Marking 20th Anniversary of 'My Cousin Vinny,' Firm's Blog Interviews Director Jonathan Lynn
Editor’s note: Twenty years ago today, the film My Cousin Vinny—a film in the ABA Journal’s 25 Greatest Legal Movies—premiered in theaters. Abnormal Use, a blog authored by lawyers at South Carolina’s Gallivan, White & Boyd, is devoting a number of posts this week to this anniversary. Below is an excerpt from GWB associate Nick Farr’s interview with Vinny’s director, Jonathan Lynn, who has an M.A. in Law from Cambridge.
Nick Farr: In 2009, the ABA Journal ranked My Cousin Vinny third in its list of the top legal movies. Why do you think the film continues to resonate with viewers 20 years later?
Jonathan Lynn: That’s a good question. One never knows the answer. I think films that resonate over a very long period of time have some universal truth in them in the way the characters are portrayed. I think that the characters of Vinny and Lisa are—were unique. … You see so many films where the main characters are more or less interchangeable from one film to another, and these characters have not been seen on the screen before and probably not since. I think it’s partly great performances, and I think partly that the script tells an enthralling story. A crime movie is always good if it’s done properly and works well because there’s a lot of tension and a lot of drama involved. For me personally, what the film was about is how wrong capital punishment is and how people can so easily be executed when they’re not guilty if they’re not adequately represented or if there’s a lack of relevant evidence available. And we’ve just seen that this week with Troy Davis. I am profoundly opposed to capital punishment, and I think the film makes that statement. Although it makes it entertaining and in a way that isn’t preaching to people.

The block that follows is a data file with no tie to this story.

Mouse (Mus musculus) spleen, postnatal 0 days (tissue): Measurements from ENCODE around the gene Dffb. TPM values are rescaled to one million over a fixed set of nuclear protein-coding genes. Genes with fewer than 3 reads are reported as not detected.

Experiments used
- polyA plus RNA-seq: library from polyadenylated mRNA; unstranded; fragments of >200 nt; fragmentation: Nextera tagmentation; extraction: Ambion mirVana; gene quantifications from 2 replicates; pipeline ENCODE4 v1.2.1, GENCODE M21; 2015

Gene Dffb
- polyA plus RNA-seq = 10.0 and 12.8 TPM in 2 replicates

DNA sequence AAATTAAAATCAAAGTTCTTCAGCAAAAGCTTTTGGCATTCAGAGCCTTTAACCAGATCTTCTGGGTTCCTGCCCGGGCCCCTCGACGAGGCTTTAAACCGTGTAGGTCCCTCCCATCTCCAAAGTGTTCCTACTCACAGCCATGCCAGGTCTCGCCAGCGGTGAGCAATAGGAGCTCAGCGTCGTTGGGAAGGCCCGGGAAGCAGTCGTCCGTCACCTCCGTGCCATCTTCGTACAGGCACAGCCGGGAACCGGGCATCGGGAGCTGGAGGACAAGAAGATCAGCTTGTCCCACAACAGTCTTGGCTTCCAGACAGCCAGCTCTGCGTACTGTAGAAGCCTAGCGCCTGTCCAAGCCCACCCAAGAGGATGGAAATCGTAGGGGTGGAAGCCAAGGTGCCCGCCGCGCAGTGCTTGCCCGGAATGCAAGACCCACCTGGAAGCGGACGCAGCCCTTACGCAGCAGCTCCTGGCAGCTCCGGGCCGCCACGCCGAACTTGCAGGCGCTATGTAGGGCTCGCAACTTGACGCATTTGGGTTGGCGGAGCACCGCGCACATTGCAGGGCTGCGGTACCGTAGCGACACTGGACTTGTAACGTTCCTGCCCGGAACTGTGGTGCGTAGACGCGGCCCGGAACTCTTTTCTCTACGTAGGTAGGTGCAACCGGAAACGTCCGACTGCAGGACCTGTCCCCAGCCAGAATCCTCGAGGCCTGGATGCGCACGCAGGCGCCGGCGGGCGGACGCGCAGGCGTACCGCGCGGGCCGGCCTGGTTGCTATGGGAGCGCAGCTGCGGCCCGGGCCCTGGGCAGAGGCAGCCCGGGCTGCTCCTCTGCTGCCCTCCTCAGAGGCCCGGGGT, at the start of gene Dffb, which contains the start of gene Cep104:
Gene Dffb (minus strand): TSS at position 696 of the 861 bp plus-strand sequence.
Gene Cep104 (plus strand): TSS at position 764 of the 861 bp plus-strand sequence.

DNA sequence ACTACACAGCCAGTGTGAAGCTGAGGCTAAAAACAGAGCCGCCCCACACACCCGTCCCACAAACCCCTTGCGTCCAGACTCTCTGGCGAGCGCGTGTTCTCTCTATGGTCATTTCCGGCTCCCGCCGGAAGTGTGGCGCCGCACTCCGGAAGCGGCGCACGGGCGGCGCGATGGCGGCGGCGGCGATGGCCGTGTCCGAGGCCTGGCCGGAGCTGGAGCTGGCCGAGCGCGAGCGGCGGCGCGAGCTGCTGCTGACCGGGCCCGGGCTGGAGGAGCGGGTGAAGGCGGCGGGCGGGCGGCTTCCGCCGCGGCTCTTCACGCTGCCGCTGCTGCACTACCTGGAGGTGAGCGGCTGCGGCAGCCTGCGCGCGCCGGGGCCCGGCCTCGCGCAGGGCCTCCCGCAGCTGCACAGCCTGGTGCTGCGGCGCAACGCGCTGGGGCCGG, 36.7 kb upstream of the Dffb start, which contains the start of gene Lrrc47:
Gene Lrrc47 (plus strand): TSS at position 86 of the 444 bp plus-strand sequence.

NF: Why do you think the film resonates with lawyers specifically?
JL: I think it’s a bunch of reasons. First of all, there aren’t any bad guys in the film. Most films seem to have a corrupt judge or a corrupt prosecutor or there’s somebody who’s a bad guy. There are no bad guys in Vinny. … We think that a film has to have, in film jargon, a protagonist and an antagonist—the antagonist being the bad guy. It’s a fact that it would be possible for someone to be convicted of a capital crime when they’re not guilty. But the judge is not corrupt. He’s very correct and a little straitlaced, but he’s not a bad guy. He’s fair. The prosecutor is more than fair. Nobody’s doing anything wrong. I think that’s the way it is in most trials, and I think lawyers are probably happy to see a movie in which the system actually works and in which all the participants behave correctly. So, I think that’s one aspect of it. In other words, I think it sort of validates the legal system. … Another reason would be that I think we got it right legally, and I think most trial films don’t. I was very particular about that being a recovering lawyer myself. I thought it was very important, and I … made a lot of changes [to the] script to make sure that it was completely accurate. I think the writer, Dale Launer, had also done quite a lot of research.
NF: How difficult is it to depict the legal process in a film and make it correct [but] where it’s still entertaining and humorous?
JL: What’s difficult is to get studios and producers to agree. They have a cavalier attitude towards the truth. I made another legal film later called Trial and Error. There are some legal errors in that film, and I could not persuade New Line Cinema and … my partner producer—I was one of the producers—I could not persuade them to allow me to make necessary changes which I thought would improve the accuracy of the film and would lead to other comic possibilities.
Read this interview in its entirety at Abnormal Use. Excerpt posted with permission.